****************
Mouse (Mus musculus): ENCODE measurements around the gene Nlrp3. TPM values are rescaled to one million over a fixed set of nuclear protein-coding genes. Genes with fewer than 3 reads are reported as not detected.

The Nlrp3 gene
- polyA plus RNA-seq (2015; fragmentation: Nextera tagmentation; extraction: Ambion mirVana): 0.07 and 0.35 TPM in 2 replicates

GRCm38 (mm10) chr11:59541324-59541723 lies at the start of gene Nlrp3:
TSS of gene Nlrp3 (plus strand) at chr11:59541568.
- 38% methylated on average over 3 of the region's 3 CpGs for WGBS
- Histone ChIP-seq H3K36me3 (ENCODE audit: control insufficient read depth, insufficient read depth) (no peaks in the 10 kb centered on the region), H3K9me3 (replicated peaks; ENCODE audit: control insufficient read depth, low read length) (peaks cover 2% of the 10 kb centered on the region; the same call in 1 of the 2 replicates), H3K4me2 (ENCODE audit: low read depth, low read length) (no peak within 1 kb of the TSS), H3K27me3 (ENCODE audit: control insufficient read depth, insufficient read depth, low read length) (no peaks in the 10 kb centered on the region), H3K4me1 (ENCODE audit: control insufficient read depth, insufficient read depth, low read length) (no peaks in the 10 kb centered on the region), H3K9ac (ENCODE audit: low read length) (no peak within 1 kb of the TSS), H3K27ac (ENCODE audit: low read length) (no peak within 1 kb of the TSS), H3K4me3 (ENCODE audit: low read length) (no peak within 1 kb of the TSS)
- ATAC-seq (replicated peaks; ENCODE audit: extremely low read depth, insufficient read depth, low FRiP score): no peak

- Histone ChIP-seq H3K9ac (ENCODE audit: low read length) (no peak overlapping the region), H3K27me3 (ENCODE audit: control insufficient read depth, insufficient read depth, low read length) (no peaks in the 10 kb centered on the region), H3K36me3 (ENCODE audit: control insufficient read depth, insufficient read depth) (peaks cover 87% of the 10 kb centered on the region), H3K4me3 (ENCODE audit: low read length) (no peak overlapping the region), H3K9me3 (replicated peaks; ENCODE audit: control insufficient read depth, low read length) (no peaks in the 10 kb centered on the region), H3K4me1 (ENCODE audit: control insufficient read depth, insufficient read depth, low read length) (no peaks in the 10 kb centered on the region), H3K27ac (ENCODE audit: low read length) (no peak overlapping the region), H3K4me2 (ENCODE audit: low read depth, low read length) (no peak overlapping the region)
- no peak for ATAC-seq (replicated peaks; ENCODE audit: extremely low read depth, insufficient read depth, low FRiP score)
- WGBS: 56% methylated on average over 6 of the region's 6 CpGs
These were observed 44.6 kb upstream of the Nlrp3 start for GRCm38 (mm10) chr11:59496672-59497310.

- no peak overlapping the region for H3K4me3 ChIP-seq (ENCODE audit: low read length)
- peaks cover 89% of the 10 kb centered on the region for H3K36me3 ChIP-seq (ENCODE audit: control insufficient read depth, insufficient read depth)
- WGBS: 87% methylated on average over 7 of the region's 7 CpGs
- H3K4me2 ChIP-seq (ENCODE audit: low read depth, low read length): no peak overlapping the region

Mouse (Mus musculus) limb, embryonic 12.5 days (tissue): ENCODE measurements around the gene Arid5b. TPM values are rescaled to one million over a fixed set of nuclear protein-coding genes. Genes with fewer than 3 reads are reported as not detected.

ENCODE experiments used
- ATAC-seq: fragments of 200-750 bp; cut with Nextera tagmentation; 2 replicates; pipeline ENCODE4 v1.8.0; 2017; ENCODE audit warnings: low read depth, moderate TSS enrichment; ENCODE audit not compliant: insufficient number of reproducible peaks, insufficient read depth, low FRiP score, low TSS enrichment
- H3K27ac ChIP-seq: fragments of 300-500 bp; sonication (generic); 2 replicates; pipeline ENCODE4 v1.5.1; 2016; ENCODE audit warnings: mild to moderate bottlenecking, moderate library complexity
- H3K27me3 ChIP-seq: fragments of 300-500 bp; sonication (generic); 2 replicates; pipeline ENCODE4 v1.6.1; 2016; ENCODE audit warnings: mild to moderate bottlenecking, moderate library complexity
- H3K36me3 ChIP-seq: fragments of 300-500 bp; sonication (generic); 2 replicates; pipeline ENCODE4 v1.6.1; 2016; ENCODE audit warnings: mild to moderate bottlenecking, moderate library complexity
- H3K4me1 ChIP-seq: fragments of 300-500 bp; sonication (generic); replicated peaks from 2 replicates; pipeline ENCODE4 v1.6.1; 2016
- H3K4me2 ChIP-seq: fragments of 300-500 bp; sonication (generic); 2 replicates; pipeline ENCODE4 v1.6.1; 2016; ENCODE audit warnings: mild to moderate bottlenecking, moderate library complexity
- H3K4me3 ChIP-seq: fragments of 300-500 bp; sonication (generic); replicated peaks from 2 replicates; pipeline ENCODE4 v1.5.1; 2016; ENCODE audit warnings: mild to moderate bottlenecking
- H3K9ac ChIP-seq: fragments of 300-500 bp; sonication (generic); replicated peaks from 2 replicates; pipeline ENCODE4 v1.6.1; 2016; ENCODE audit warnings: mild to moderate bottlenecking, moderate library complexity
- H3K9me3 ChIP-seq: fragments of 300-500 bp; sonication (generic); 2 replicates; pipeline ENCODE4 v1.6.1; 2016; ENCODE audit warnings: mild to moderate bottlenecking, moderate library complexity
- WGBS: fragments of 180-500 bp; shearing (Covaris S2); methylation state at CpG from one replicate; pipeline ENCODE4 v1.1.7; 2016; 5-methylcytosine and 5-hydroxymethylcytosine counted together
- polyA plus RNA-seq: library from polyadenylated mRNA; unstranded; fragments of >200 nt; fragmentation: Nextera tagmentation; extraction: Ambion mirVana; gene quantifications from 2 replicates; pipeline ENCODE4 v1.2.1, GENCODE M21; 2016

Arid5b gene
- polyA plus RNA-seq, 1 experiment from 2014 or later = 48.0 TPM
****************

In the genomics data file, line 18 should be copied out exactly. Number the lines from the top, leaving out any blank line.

ENCODE experiments used